8 Tips for Managing the Business Side of Comedy as Presented by Felicia Madison and the Awesome Fema
Last week, Laughing Affairs presented Funny Business 2, a panel discussion for female comedians that reviewed insider tips on managing the business side of comedy. Laughing Affairs was founded by comedian, (and West Side Comedy Club’s 'New Talent' Director) Felicia Madison, who hosted the event at the legendary Friars Club. Funny Business 2 presented a group of panelists including Jessica Kirson, Abby Feldman, Luisa Diez, Jessica Pilot, Corinne Fisher, and Jodi Lieberman. About the show, Madison asserts “the goal is to help female comedians navigate a complicated and male-dominated field” – and they did just that.
Separated into two parts, Funny Business 2 featured the panelists answering questions given by moderator, Felicia Madison, followed by a briefer question and answer portion. The predominately female audience listened to the six panelists answer questions like “how do you find the work/life balance?” and “how do you deal with rejection?” The conversation quickly became an empowering and energetic, free-flow back and forth of tips, recommendations, and assertions. While they included A LOT of information and personal stories (and funny jokes, of course), I’ve summarized some of the most inspiring recommendations including:
Note: there is no differentiation between a male and female comic – just different energies. Channel the male energy and be confident, never apologize, never accept the first number they offer as payment, be direct, and don’t give phony compliments. Always professionalism.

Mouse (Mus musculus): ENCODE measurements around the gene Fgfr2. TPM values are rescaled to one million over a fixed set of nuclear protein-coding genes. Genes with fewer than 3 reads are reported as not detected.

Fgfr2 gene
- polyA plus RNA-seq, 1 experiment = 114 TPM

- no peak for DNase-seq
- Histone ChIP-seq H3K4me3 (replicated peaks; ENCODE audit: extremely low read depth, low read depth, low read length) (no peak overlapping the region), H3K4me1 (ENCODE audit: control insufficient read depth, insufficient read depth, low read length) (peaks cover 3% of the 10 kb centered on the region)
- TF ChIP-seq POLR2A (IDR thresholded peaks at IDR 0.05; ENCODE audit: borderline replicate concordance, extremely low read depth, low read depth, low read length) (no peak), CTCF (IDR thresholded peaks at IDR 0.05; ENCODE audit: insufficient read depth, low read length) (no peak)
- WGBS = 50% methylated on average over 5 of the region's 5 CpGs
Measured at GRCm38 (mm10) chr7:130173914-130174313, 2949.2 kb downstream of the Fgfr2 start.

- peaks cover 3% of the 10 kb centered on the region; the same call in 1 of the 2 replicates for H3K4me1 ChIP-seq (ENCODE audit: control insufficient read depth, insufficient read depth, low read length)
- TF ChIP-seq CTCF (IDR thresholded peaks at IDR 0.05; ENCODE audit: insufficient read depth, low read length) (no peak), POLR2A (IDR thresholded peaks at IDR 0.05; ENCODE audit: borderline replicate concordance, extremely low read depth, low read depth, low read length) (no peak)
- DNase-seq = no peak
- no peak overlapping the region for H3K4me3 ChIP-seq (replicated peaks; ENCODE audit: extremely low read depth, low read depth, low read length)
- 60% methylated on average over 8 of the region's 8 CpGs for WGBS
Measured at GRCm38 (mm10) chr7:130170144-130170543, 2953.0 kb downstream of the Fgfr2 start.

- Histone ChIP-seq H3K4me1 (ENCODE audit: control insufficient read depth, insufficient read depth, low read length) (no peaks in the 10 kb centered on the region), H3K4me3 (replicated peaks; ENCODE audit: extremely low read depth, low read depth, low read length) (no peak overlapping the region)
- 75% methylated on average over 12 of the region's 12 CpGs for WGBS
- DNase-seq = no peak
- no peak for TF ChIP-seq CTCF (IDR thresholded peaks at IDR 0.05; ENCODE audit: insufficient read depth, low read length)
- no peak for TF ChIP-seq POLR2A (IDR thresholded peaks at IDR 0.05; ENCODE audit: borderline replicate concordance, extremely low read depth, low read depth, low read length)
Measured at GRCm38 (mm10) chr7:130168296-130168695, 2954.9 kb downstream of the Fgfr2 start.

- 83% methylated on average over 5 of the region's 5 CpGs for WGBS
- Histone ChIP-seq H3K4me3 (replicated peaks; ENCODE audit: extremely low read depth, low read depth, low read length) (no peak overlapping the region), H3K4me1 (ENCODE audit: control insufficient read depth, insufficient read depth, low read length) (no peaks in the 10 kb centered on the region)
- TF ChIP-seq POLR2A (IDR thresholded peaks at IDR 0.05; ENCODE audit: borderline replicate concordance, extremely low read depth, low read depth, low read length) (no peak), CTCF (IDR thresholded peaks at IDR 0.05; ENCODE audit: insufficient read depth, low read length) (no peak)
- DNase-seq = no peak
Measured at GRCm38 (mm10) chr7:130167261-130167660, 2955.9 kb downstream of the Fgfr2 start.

Do your work diligently. Create a calendar with a small daily goal like ‘write one new joke every Tuesday’ or ‘reach out to one booker every Wednesday.’ Create, create, create, and don’t stop. Set daily, weekly, monthly and yearly goals, and keep going. Do. Something. Every. Day.
Listen to and watch yourself constantly. Try to film yourself as much as possible so you can observe yourself as an outsider. Know who you are and where you want to be – review these tapes to achieve that goal.
Become comfortable with rejection. It will happen everyday. Continue to push yourself into uncomfortable situations, take risks, and don’t be afraid to fall flat every once in a while. Do NOT take rejection personally and remain confident in your work. One panelist noted “rejection is God’s protection,” and I’ve been saying it non-stop for a week – it works!
Know who you are and how to market yourself. You are a brand. Brand yourself, find your niche, and then perfect your role within that niche. That will allow you to transition to other roles with ease and confidence.
Sometimes name dropping works. Sometimes attaching a somewhat well-known-name to your show or production can attract the attention you want or need to let yourself shine.
Fiercely support your friends. Create a strong network. Go to comedy festivals, shows, open mics – branch out and solidify a support group.
Remember to take time for yourself. Stay grounded.
If you’re searching for more tips and tricks of the trade, keep an eye out for Funny Business 3 and other productions from Laughing Affairs including their next F Comedy Club Show at West Side Comedy Club on May 15th.
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